Dishonest. It’s one of the words you want to be described as the least while pitching a sale, but is probably how you’re coming off if you’re trying to paint your product or service as perfect, no matter what. That’s the advice Todd Caponi gives salespeople in a recent SellingPower article.
Tag: consumer trust
James Rores, founder and CEO of Floriss Group, says that 97% of salespeople are not viewed as trustworthy by prospective clients. Instead, they’re seen as self-centered, pushy, and manipulative. Why does this happen?
Trust is difficult to achieve. Clients care about more than your products and services. When you show them you have great problem-solving abilities and won’t waste their time, you’re on your way to building trust.
Marketers can connect with potential clients through owned, earned and paid media. Each of these media formats makes an impact on consumers in a unique way. Nielsen’s research on consumer trust in advertising shows an improving trend and also links trust to a willingness to make purchases.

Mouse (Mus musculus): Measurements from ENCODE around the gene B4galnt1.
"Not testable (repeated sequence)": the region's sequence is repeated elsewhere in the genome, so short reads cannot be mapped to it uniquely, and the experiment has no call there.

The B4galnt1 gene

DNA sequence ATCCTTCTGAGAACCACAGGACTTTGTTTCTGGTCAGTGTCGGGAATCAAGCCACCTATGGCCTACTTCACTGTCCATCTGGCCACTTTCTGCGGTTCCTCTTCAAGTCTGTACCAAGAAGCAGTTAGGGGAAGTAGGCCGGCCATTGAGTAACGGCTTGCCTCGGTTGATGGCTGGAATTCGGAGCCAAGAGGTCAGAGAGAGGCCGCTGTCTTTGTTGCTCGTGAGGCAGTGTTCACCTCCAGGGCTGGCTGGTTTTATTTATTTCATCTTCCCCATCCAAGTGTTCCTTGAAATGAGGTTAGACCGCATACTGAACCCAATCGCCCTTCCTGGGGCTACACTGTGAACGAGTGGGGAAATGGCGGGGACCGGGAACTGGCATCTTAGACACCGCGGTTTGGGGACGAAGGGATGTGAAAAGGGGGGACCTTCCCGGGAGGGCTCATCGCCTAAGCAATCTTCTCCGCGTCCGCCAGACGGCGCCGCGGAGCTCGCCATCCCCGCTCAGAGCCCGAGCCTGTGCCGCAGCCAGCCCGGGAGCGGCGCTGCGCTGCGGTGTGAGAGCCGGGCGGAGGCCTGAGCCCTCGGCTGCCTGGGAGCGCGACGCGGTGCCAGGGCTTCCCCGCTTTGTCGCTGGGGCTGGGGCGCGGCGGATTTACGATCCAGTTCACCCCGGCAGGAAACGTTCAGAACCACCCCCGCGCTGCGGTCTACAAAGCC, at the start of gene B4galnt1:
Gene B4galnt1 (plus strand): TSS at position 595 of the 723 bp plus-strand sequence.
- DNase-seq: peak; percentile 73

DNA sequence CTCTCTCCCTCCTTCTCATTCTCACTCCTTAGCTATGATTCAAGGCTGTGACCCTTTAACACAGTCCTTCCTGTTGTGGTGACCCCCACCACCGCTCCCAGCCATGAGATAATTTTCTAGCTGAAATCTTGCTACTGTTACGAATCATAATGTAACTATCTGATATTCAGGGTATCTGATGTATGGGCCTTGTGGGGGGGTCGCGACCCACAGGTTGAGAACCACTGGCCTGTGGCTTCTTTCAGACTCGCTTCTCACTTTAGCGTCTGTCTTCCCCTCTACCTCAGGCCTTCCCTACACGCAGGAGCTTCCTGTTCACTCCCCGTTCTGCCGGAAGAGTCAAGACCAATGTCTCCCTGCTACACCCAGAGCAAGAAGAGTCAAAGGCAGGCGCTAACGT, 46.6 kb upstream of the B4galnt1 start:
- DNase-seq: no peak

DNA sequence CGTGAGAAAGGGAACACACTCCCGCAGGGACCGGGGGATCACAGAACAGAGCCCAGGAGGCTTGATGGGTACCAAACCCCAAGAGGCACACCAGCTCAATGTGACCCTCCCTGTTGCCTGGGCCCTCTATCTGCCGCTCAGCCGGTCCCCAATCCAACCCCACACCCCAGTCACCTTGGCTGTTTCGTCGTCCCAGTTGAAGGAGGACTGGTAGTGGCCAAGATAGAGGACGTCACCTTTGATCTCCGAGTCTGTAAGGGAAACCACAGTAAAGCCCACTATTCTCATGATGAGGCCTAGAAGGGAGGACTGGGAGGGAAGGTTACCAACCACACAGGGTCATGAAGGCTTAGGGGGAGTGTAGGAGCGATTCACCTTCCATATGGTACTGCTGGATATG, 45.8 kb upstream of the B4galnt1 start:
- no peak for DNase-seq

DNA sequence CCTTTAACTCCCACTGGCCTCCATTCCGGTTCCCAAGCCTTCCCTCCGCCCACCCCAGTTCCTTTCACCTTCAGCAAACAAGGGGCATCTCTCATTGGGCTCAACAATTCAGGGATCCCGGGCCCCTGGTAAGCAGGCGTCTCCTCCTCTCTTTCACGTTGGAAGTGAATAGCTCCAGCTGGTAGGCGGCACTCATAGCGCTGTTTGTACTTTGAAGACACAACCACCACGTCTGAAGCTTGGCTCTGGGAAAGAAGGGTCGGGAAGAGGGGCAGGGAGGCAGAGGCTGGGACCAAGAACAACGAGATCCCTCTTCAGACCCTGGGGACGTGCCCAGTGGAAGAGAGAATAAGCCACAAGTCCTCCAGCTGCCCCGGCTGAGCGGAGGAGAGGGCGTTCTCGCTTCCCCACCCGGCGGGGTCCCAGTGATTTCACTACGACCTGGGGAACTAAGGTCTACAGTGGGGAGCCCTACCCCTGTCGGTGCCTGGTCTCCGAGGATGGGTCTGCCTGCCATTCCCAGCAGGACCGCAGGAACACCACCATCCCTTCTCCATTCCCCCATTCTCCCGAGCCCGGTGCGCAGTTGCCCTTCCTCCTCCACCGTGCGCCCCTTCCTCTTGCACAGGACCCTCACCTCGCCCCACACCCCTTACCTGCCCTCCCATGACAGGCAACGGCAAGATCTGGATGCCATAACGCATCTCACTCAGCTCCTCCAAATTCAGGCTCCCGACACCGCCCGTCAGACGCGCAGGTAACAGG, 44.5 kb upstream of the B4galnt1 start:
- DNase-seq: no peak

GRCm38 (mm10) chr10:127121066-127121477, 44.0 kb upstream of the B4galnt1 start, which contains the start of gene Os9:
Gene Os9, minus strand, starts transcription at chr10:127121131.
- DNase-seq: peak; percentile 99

Last week, I called attention to a new Gartner study that showed how larger marketers are putting more emphasis on their corporate websites than on social media. If one links consumer trust in marketing to purchase intent, these marketers might be onto something. Another study, from Forrester, suggests most consumers don’t trust brand posts on social media.
Consumer confidence in the economy may be turning around. But don’t look to consumers for a growing trust in established institutions. Whether it’s corporate America or government agencies, consumer trust has dropped between 2010 and 2011. Last year, 54% of consumers said they trusted business to do what is right. This year that percentage has dropped to 46%. And media companies fare even worse. In 2011, 27% of U.S. consumers trust media outlets to do what is right. That is an 11% drop from 2010. However, there are steps that marketers can take to restore lost trust which could translate to higher sales.
If one measurement of a return to economic stability is rising consumer trust in corporations, things are looking up. The 2010 Edelman Trust Barometer indicates that the number of consumers who trust corporations to do the right thing, in general, grew 18%, from 36% to 54% in the past year.